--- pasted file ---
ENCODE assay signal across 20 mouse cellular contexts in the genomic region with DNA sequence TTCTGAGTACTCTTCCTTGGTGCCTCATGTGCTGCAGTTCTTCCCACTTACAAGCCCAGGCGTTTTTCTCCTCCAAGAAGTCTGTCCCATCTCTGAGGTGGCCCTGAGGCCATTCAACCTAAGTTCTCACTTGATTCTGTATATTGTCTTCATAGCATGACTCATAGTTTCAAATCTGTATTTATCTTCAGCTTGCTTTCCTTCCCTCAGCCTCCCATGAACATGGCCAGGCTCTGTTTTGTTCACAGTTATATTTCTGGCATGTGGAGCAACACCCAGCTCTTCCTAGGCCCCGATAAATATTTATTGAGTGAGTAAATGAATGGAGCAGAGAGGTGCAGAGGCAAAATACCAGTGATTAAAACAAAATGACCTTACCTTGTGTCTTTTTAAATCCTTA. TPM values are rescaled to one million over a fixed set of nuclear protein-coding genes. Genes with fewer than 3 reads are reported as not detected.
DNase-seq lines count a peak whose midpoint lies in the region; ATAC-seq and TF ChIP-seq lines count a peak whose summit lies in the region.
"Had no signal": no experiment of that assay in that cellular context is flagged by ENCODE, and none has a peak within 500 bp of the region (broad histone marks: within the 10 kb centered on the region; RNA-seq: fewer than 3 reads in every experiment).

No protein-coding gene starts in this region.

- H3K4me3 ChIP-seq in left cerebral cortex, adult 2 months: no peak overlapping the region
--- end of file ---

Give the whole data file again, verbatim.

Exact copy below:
ENCODE assay signal across 20 mouse cellular contexts in the genomic region with DNA sequence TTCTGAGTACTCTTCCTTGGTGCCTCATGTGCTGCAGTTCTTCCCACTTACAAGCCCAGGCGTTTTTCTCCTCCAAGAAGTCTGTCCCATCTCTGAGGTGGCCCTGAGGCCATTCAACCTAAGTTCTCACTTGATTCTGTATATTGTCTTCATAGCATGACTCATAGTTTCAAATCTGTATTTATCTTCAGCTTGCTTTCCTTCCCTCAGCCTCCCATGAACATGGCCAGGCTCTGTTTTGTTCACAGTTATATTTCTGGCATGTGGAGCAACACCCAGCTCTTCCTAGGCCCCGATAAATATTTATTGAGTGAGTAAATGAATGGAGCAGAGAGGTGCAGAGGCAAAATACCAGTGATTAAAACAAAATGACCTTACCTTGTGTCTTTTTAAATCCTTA. TPM values are rescaled to one million over a fixed set of nuclear protein-coding genes. Genes with fewer than 3 reads are reported as not detected.
DNase-seq lines count a peak whose midpoint lies in the region; ATAC-seq and TF ChIP-seq lines count a peak whose summit lies in the region.
"Had no signal": no experiment of that assay in that cellular context is flagged by ENCODE, and none has a peak within 500 bp of the region (broad histone marks: within the 10 kb centered on the region; RNA-seq: fewer than 3 reads in every experiment).

No protein-coding gene starts in this region.

- H3K4me3 ChIP-seq in left cerebral cortex, adult 2 months: no peak overlapping the region